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This is a question This book changed my life

The Goat writes, "Some books have made a huge impact on my life." It's true. It wasn't until the b3ta mods read the Flashman novels that we changed from mild-mannered computer operators into heavily-whiskered copulators, poltroons and all round bastards in a well-known cavalry regiment.

What books have changed the way you think, the way you live, or just gave you a rollicking good time?

Friendly hint: A bit of background rather than just a bunch of book titles would make your stories more readable

(, Thu 15 May 2008, 15:11)
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Books that made me who I am....
I love to read - in fact, I think it's one of the great pleasures in life. Nothing is nicer than a warm afternoon, a chair in the sun a cold drink and a good book. I'd say it's a sign of getting old, but I've always enjoyed it...

There are many books that have influenced me, but those that really made an impact on how I am today are:

1) Dirk Gently's Holistic Detective Agency. Yes, I loved Hitch-hiker's Guide to the Galaxy, but Dirk Gently was a book I read at school (from the school library, no less) that was funny, interesting and had enough about computers in it to grab my attention. I was a computer nerd at school and lusted after a Mac (back in those days you could buy a 386 PC with VGA graphics for £1000, or a Mac Classic with a 9 inch black and white screen for rather more money). Besides, Dirk himself reminded me of my best friend at school and, on re-reading it, I still wish that he was part of my life (a long and bitter story - short version: don't start a business with a friend that drinks).

2) Neuromancer by William Gibson. I can read this and literally start over as soon as I am done. I love the pacing, the feel of the society and I ached for technology to speed up to the point that we could jack into the matrix. Again, I read this when I was maybe 12 or 13, so it'd be 1989-ish. In those days there were many more competing computer standards and many esoteric things being created that to be a computer nerd felt like surfing the wave of the future and this book was like a beacon to us youngsters who were coding for fun.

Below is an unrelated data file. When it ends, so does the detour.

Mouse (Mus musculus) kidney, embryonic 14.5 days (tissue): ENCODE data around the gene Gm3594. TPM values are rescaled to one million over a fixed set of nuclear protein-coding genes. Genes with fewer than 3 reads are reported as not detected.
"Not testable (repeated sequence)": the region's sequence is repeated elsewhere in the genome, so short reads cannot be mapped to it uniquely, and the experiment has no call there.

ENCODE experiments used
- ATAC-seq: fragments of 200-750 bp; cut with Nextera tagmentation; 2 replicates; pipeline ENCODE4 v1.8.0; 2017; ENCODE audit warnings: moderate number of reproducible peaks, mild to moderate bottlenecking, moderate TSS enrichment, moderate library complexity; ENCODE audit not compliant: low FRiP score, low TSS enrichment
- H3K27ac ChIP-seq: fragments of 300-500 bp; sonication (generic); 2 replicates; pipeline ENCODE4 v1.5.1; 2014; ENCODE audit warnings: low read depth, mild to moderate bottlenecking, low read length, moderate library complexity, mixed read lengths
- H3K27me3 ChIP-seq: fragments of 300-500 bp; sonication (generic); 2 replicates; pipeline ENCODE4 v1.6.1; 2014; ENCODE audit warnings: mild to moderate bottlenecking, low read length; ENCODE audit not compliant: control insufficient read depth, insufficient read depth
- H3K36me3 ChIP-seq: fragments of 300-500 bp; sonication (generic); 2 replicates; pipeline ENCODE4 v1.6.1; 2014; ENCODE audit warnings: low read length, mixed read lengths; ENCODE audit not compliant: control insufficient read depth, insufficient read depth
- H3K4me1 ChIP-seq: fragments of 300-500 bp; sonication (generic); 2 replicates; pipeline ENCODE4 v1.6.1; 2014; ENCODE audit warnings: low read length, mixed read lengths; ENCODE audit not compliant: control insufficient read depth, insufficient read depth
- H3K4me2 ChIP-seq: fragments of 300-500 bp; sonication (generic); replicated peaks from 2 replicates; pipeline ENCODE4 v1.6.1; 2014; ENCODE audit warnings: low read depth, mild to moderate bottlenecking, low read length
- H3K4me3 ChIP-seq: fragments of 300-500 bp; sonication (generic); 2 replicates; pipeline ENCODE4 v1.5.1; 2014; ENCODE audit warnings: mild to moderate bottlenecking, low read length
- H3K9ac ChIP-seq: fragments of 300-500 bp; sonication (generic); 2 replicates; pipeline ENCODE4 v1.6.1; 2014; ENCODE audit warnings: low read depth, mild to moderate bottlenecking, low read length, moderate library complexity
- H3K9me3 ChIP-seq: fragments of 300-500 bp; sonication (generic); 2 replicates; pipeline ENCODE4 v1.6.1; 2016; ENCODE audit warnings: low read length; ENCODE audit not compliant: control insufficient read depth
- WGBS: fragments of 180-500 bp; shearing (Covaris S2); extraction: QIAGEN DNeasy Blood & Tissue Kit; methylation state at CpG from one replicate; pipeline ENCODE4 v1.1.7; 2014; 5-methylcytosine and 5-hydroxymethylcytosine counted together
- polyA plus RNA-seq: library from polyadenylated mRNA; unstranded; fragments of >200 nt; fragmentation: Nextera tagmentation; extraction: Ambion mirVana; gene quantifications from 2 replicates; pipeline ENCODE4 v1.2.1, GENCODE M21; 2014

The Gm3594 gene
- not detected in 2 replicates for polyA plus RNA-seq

3) Siddhartha by Herman Hesse. Given to me by a Spanish girl I met at University. She broke my heart, but this book has always had a great ability to help me get my shit together when things are bleak - I can't recommend it enough if you are feeling lost or alone. Just follow the story and let go of life for five minutes and I guarantee it'll help you get perspective on things.

4) Jeeves and The Feudal Spirit. In fact, anything Jeeves and Wooster, but this was the first I bought and read once I'd grown up enough to see past the initial "Bertie's an idiot, Jeeves is clever, it's a bit of a farce" impression the books create. I rediscovered a pride in my Britishness and Public School education by realising that Bertie is actually quite bright, yet self-effacing (he does, after all, narrate the books in a beautiful style), as well as being unselfish and honest (he'd do anything to help a friend). Basically, if more people acted like Bertie, we would not have 12 year olds stabbing each other. I wish, with all my heart, that I could join the Drones.